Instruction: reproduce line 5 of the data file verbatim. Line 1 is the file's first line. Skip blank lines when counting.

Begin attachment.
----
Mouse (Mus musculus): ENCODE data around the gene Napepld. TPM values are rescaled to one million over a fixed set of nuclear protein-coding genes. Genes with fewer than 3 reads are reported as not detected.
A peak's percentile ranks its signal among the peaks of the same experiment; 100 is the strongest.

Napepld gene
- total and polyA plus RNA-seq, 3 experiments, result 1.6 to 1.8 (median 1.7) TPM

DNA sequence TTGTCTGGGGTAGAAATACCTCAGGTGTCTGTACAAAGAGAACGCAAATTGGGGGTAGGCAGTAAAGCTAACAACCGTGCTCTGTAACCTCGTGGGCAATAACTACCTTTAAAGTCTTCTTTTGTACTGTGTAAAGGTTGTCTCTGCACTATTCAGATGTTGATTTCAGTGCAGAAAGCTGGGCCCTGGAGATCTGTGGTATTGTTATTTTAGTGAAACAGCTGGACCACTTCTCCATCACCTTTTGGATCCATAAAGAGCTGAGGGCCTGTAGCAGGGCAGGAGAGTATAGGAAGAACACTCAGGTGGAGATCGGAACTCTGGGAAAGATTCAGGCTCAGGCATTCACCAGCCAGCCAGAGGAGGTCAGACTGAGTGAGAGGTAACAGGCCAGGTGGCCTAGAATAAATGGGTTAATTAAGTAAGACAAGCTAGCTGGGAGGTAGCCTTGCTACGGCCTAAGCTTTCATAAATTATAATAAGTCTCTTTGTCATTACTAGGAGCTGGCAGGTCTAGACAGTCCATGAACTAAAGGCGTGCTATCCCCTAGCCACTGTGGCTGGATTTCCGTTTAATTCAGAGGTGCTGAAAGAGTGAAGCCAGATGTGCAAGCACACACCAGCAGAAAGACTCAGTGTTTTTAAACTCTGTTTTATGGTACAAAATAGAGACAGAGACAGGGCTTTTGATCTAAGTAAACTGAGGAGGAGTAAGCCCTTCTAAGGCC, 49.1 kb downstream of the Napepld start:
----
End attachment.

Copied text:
DNA sequence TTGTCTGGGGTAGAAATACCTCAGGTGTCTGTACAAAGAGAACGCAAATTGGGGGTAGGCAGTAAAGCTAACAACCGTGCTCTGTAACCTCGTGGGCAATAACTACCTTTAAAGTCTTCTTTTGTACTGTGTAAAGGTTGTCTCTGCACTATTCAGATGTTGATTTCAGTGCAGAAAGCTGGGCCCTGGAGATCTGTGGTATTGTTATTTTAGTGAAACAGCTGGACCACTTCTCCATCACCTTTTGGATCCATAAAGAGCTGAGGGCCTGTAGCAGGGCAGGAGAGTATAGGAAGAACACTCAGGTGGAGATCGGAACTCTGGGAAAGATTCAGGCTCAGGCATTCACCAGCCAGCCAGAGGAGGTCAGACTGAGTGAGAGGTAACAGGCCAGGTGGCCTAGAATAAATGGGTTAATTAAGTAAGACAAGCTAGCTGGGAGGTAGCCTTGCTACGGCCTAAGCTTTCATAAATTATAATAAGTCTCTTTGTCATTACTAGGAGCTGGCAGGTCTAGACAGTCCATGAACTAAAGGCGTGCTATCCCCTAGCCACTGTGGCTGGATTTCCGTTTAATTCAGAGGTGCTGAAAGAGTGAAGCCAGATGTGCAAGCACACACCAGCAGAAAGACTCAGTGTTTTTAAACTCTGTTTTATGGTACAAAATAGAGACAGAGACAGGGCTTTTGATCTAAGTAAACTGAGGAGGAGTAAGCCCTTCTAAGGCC, 49.1 kb downstream of the Napepld start: